Dixon Wins FMF Cup, Keeps Championship Hopes Alive
LOS ANGELES, CA – June 20, 2011 – (Motor Sports Newswire) – The 2011 XDL Nashville round was a complete reversal from last year, when the event took place on the heels of once-in-a-century flooding in Middle Tennessee, and it rained on both event days. And even though it was sandwiched between the CMAs and Bonaroo, two massive music festivals taking place the same weekend, XDL Nashville was a total success.
For the first time since 2006, the longest stoppie competition was brought back into the format as the main event on Friday. “Longest stoppie is inherently dangerous.” stated XDL series founder Randy Grube “In order to roll far, the rider needs to accelerate to triple digits and at the pick up point, hit the front brake and bring up the rear of the bike. Any small mistake can spell disaster. So to be quite honest, as the event organizer, I was in no mood to introduce this additional element of danger, especially because I didn’t want to put the athletes at risk. But at the season opener this year Jamal Kindred and Nick Hernandez sat me down and gave me convincing and logical arguments for why we needed this competition at Nashville and I listened. I’m glad I did.”
Nashville presented a unique opportunity because it is the only venue in the XDL schedule that provides a long surface. Longest stoppie could only be done in Nashville and whomever won would be King for a year. Talk on the web started heating up almost as soon as the competition was announced. Among the top contenders, LocoX.com rider Jesse Toler took it upon himself to start posting his practice videos on the web, which further built the hype. Toler first rolled 656 feet off a 120 foot approach, then 900 feet off a 200 foot approach. XDL Nashville would provide a 400 foot approach so the bar had been set very high. Commented Toler on the opening day of competition: “I’ve only had two days practicing on a 400 foot approach and we’re just gonna go all out. It is definitely the fastest, longest approach I’ve ever done. I’m making about 105 mph so I’m hoping for a very good distance here.”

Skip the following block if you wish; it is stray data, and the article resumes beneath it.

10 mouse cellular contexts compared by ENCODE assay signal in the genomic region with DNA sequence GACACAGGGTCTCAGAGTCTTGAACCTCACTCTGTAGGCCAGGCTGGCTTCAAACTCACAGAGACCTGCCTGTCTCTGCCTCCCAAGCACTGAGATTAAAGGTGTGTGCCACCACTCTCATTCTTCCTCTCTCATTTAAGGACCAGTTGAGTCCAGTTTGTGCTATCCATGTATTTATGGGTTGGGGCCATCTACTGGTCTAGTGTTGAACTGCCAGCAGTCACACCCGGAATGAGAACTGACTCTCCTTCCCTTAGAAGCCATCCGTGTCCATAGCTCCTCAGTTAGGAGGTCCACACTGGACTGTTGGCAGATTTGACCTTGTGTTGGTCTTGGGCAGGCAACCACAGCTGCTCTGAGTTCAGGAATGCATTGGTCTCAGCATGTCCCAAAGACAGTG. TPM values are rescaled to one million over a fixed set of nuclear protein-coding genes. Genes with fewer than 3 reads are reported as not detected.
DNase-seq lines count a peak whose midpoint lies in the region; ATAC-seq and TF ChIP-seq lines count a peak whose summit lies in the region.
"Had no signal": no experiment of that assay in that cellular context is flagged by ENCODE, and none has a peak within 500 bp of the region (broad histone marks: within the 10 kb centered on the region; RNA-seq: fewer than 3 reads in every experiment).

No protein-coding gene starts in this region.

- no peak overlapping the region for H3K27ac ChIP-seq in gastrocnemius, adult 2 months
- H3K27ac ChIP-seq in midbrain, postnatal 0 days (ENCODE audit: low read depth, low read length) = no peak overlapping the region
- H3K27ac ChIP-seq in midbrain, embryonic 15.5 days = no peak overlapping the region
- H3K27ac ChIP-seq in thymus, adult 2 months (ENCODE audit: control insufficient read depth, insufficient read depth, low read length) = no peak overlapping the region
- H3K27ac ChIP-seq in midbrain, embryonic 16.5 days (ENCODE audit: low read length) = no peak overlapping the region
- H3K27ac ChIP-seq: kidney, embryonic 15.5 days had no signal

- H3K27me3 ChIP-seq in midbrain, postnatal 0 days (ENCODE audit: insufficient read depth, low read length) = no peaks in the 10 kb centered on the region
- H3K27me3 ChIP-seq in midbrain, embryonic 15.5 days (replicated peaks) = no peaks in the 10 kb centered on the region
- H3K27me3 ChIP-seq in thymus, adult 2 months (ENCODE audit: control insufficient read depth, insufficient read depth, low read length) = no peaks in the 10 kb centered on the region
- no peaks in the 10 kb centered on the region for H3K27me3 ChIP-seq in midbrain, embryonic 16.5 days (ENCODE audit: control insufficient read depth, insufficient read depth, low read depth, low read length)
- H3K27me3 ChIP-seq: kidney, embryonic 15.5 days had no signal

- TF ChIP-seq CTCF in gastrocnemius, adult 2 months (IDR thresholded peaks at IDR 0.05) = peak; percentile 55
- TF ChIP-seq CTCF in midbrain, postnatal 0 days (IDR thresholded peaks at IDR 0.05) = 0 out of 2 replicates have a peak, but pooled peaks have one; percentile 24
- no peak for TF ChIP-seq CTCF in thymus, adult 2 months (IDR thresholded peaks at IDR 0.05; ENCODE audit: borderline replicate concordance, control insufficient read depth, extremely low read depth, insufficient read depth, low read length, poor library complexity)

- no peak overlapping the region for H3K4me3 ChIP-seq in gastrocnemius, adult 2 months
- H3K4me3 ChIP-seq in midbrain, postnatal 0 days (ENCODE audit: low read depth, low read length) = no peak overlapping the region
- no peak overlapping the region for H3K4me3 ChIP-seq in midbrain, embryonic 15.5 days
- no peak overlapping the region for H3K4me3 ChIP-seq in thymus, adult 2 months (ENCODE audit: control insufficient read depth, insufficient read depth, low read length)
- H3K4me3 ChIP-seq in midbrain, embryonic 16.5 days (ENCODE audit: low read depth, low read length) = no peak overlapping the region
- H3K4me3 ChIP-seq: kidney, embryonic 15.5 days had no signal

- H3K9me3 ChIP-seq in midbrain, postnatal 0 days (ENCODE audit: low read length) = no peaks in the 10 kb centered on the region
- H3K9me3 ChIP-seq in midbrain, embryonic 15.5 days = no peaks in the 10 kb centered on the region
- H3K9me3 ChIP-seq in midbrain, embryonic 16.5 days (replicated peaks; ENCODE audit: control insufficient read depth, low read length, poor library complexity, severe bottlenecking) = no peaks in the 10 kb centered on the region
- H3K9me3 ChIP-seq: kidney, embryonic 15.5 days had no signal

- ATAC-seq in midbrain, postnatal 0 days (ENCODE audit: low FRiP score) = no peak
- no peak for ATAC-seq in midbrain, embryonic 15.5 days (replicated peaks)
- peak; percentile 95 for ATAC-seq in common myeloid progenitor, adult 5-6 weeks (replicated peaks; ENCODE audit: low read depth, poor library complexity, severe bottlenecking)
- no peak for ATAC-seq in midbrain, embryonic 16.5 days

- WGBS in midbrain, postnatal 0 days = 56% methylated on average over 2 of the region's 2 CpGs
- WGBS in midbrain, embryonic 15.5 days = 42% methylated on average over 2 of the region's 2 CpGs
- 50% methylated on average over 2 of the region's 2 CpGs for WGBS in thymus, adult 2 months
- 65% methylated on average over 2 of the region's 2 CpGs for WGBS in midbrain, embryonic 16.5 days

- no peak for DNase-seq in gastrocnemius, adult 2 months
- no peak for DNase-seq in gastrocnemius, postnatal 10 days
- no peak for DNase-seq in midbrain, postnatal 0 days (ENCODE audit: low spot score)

During the practice session Jesse Toler and Mitch Adams emerged as the main contenders, both easily clearing 900 feet, with Toler even rolling an unofficial 1,140 feet. The possibility of a new record loomed in the air. After practice Adams stated he was ready for the main event: “I only did about 10-12 passes, but I’m feeling pretty good. I feel like I’ll be giving Jesse a run for his money.”
In the main event each rider got three tries to set a long distance and on his last try Mitch Adams rolled out 925 feet. Based on practice distances that seemed very beatable but the last man in the order, Jesse Toler, could only match the 925 feet on his second run, which amounted to a tie. So now it came down to the very last run of the day to determine a winner. One more time Toler accelerated through the 400 foot approach and this time he squeezed out an additional 39 feet, taking a well-deserved victory and putting his stamp on a night for the ages: “I’ve never actually been able to beat Mitch on a long approach because I am on a 600 and he is on a jet of a 1000, so it feels good to finally win at a longer approach.”